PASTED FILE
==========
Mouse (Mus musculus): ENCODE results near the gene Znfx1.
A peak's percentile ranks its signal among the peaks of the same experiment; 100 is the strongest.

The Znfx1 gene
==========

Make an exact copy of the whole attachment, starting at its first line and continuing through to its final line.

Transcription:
Mouse (Mus musculus): ENCODE results near the gene Znfx1.
A peak's percentile ranks its signal among the peaks of the same experiment; 100 is the strongest.

The Znfx1 gene